Many of my clients and patients have developmental delays. In the Newborn Intensive Care Unit (NICU), I often get referrals for patients who have been born very prematurely, but have grown up and reached or passed their due date. These patients often are already delayed or are at least at great risk for developmental delays, because the typical course of development that occurs when babies are born near their due dates is altered when they are born early.
I once received a referral for a baby boy who had been born about 3 months early, but was now 5 months old – 2 months past his due date. He had a feeding tube, but didn’t need to be on any respiratory support, and was able to be held. His mother wasn’t able to be at bedside, and the nurses knew that letting him lay alone in his crib day after day would certainly slow his development even further, so they referred him to music therapy, physical therapy, and occupational therapy.
He was awake and fussing in his crib when I arrived. I brought in a few small instruments and a storybook with many contrasting colors in the pictures. I picked him up, rocked him, and sang a hello song. He kept his head turned away rather than looking towards me, which I knew could mean that he was overstimulated, so I stopped rocking and singing and simply held him for a few moments. He lay calmly in my arms, so I started humming a new song. I added in the words during the second time through. He turned his head towards me and made eye contact as I started the song over a third time.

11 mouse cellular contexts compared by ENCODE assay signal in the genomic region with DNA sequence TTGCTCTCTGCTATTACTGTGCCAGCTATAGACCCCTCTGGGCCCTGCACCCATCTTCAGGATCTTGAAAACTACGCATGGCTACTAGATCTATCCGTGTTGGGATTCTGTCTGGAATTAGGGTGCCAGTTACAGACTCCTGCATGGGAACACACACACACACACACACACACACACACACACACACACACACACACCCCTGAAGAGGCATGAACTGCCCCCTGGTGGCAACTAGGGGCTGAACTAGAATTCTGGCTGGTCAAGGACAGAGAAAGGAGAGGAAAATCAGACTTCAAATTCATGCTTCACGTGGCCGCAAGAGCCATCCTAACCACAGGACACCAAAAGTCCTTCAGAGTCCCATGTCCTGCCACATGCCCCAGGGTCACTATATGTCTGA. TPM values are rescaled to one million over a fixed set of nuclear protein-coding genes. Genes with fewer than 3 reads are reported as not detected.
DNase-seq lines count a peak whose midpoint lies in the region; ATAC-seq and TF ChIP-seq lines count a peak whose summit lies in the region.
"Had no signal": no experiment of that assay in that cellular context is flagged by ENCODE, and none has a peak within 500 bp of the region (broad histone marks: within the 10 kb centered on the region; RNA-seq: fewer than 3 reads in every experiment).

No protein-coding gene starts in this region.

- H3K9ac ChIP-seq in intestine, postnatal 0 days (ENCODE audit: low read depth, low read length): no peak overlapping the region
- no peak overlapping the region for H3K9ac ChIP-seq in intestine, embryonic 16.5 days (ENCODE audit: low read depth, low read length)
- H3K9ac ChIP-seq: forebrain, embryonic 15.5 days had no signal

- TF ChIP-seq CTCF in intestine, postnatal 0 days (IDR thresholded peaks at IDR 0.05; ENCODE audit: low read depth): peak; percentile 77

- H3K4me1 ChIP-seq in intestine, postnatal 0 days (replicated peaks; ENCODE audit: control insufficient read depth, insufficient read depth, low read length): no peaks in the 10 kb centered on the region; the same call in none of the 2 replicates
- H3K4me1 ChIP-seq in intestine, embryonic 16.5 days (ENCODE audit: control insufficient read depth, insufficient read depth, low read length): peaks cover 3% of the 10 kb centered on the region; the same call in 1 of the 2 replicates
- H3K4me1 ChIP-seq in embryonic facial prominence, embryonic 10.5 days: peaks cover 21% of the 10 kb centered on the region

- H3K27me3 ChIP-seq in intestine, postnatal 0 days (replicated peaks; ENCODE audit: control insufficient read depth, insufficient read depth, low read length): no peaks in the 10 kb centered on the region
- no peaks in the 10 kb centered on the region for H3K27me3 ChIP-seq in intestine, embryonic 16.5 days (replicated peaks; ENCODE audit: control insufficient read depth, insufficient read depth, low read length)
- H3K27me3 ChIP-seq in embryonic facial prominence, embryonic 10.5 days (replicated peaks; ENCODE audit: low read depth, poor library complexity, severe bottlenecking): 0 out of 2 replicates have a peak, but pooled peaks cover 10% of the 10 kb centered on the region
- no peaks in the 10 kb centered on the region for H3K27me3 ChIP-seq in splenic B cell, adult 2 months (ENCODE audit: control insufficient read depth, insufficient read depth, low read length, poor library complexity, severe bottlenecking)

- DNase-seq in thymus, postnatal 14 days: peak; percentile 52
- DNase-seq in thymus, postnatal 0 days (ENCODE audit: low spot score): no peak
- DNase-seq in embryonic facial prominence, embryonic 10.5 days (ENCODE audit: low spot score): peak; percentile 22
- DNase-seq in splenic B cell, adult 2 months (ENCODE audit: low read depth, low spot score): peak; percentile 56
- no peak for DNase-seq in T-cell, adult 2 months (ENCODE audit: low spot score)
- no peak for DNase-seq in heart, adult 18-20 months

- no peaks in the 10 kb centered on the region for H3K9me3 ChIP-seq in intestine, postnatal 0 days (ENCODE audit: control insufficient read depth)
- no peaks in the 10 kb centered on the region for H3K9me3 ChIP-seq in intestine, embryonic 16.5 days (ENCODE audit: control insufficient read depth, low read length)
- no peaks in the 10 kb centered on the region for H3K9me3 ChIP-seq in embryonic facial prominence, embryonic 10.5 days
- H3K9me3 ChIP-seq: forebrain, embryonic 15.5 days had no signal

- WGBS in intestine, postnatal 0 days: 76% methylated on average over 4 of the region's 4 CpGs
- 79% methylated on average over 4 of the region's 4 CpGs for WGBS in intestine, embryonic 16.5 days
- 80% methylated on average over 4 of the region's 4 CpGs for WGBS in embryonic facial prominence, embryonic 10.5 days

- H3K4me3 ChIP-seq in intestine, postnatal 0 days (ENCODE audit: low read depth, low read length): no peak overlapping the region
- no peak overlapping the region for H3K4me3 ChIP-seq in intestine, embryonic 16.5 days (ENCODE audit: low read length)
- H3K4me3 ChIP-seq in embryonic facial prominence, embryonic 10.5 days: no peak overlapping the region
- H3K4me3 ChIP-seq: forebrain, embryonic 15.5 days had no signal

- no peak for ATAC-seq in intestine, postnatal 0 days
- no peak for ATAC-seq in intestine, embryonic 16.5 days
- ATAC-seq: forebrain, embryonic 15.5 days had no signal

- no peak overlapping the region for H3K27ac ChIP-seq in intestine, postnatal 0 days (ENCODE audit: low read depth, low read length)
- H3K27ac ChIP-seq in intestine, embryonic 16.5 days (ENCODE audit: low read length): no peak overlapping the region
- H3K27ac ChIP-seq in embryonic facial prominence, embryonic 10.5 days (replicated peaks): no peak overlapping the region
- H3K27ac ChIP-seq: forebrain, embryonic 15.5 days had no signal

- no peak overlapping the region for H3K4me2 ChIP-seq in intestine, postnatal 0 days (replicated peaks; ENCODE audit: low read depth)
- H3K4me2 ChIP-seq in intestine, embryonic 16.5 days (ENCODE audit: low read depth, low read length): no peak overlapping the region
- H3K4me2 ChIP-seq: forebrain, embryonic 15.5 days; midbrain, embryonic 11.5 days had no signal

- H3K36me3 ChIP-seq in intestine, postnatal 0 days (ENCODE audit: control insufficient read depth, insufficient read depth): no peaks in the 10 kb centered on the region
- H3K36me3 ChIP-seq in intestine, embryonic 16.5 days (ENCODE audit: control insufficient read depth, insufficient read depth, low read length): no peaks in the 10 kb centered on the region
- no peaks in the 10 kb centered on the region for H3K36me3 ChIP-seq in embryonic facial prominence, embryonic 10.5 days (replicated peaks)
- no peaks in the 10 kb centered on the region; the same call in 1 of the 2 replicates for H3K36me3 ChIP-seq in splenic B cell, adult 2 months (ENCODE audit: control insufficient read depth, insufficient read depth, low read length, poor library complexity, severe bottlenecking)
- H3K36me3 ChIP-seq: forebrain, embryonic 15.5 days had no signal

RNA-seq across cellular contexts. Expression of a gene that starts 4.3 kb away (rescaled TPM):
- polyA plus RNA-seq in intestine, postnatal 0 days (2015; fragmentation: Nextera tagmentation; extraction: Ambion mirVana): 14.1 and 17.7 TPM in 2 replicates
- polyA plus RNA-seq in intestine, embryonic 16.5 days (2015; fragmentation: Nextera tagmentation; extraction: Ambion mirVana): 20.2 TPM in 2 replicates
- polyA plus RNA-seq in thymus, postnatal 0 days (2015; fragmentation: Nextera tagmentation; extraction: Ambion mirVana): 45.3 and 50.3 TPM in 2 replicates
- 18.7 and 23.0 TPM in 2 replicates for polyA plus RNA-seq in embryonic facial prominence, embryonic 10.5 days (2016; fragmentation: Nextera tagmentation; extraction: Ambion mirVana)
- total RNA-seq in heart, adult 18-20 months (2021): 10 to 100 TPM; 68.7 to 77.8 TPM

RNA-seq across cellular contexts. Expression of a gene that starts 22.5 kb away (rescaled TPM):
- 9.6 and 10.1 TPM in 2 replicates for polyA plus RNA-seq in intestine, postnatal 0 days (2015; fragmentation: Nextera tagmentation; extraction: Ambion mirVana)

I praised him for making eye contact. “Look at your beautiful eyes! Are you looking at me? I’m looking at you!” I gave him a big smile and he gave me one in return as we started a new song called “I See You.”
Since he was doing so well with visual focusing, I decided to show him the storybook. He looked at the cover as I held it up next to our faces. His eyes widened as I opened the book to a page with bright, contrasting colors. “What do you see? Are you looking at the giraffe?” I sang a song about visiting the zoo as he looked at the animal pictures. As I sang, I moved the book slightly, encouraging him to move his eyes and head to keep looking at the pictures.
He reached one of his hands out, so I put a small toy against his fingers. He opened his hands up and grasped the toy. “Great job! You are holding the toy!” I put some pressure on the back of his opposite elbow to encourage him to reach his other hand to the toy as well. When he had the toy with both hands, I sang a song about the colors on the toy.
He yawned a few times during the color song, so I sang it again while rocking him and snuggling him closer to my body. He sucked on his thumb and his eyes became heavy. He fell asleep as I sang lullabies.
To someone walking by the room, it may have looked like I was simply playing with this baby. In fact, I was intentionally creating specific experiences to help him work on the following goals:
- Increasing tolerance to stimulation
- Promoting social engagement (eye contact)
- Improving motor skills (reaching out for toys, bringing hands to midline)
- Improving visual tracking ability
- promoting comfort and age-appropriate soothing skills
Do you have or know a young child who is at risk for developmental delays? A music therapist might be able to help! Contact Joyful Melodies for help finding a music therapist near you.